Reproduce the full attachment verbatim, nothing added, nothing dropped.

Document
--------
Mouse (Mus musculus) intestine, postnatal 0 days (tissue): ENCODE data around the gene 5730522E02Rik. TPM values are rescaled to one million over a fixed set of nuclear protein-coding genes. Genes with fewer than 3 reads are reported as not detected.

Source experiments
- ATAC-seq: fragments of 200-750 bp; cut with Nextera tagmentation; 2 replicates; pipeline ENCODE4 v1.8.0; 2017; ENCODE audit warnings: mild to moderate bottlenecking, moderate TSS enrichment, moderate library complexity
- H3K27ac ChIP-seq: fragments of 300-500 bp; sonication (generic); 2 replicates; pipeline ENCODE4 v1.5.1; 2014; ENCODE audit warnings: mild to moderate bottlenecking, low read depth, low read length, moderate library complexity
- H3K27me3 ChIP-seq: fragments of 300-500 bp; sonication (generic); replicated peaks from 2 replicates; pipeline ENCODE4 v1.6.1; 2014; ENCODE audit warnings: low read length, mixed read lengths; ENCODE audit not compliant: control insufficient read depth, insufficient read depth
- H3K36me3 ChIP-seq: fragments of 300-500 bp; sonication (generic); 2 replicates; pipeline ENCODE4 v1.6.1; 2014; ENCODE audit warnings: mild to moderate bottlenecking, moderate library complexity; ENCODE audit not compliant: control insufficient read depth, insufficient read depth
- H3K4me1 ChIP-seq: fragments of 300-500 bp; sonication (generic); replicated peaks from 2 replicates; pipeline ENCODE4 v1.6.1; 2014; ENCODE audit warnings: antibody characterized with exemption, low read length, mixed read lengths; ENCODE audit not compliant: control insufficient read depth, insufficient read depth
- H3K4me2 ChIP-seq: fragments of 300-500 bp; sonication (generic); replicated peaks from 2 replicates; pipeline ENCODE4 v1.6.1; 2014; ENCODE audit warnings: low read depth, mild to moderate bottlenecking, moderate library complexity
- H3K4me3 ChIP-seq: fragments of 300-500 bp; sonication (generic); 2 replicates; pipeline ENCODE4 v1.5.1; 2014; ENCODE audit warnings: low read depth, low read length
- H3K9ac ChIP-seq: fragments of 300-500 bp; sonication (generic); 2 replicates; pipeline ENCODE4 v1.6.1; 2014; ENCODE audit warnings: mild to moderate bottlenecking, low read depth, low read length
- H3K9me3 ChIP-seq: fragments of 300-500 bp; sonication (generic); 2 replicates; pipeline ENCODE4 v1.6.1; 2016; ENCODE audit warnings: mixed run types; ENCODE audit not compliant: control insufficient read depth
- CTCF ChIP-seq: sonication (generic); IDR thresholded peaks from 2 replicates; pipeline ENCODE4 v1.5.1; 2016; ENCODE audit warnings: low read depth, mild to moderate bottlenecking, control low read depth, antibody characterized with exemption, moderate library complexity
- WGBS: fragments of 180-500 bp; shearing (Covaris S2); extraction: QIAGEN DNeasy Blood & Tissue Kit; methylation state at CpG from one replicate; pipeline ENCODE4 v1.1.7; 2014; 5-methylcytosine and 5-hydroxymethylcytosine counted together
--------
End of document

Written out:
Mouse (Mus musculus) intestine, postnatal 0 days (tissue): ENCODE data around the gene 5730522E02Rik. TPM values are rescaled to one million over a fixed set of nuclear protein-coding genes. Genes with fewer than 3 reads are reported as not detected.

Source experiments
- ATAC-seq: fragments of 200-750 bp; cut with Nextera tagmentation; 2 replicates; pipeline ENCODE4 v1.8.0; 2017; ENCODE audit warnings: mild to moderate bottlenecking, moderate TSS enrichment, moderate library complexity
- H3K27ac ChIP-seq: fragments of 300-500 bp; sonication (generic); 2 replicates; pipeline ENCODE4 v1.5.1; 2014; ENCODE audit warnings: mild to moderate bottlenecking, low read depth, low read length, moderate library complexity
- H3K27me3 ChIP-seq: fragments of 300-500 bp; sonication (generic); replicated peaks from 2 replicates; pipeline ENCODE4 v1.6.1; 2014; ENCODE audit warnings: low read length, mixed read lengths; ENCODE audit not compliant: control insufficient read depth, insufficient read depth
- H3K36me3 ChIP-seq: fragments of 300-500 bp; sonication (generic); 2 replicates; pipeline ENCODE4 v1.6.1; 2014; ENCODE audit warnings: mild to moderate bottlenecking, moderate library complexity; ENCODE audit not compliant: control insufficient read depth, insufficient read depth
- H3K4me1 ChIP-seq: fragments of 300-500 bp; sonication (generic); replicated peaks from 2 replicates; pipeline ENCODE4 v1.6.1; 2014; ENCODE audit warnings: antibody characterized with exemption, low read length, mixed read lengths; ENCODE audit not compliant: control insufficient read depth, insufficient read depth
- H3K4me2 ChIP-seq: fragments of 300-500 bp; sonication (generic); replicated peaks from 2 replicates; pipeline ENCODE4 v1.6.1; 2014; ENCODE audit warnings: low read depth, mild to moderate bottlenecking, moderate library complexity
- H3K4me3 ChIP-seq: fragments of 300-500 bp; sonication (generic); 2 replicates; pipeline ENCODE4 v1.5.1; 2014; ENCODE audit warnings: low read depth, low read length
- H3K9ac ChIP-seq: fragments of 300-500 bp; sonication (generic); 2 replicates; pipeline ENCODE4 v1.6.1; 2014; ENCODE audit warnings: mild to moderate bottlenecking, low read depth, low read length
- H3K9me3 ChIP-seq: fragments of 300-500 bp; sonication (generic); 2 replicates; pipeline ENCODE4 v1.6.1; 2016; ENCODE audit warnings: mixed run types; ENCODE audit not compliant: control insufficient read depth
- CTCF ChIP-seq: sonication (generic); IDR thresholded peaks from 2 replicates; pipeline ENCODE4 v1.5.1; 2016; ENCODE audit warnings: low read depth, mild to moderate bottlenecking, control low read depth, antibody characterized with exemption, moderate library complexity
- WGBS: fragments of 180-500 bp; shearing (Covaris S2); extraction: QIAGEN DNeasy Blood & Tissue Kit; methylation state at CpG from one replicate; pipeline ENCODE4 v1.1.7; 2014; 5-methylcytosine and 5-hydroxymethylcytosine counted together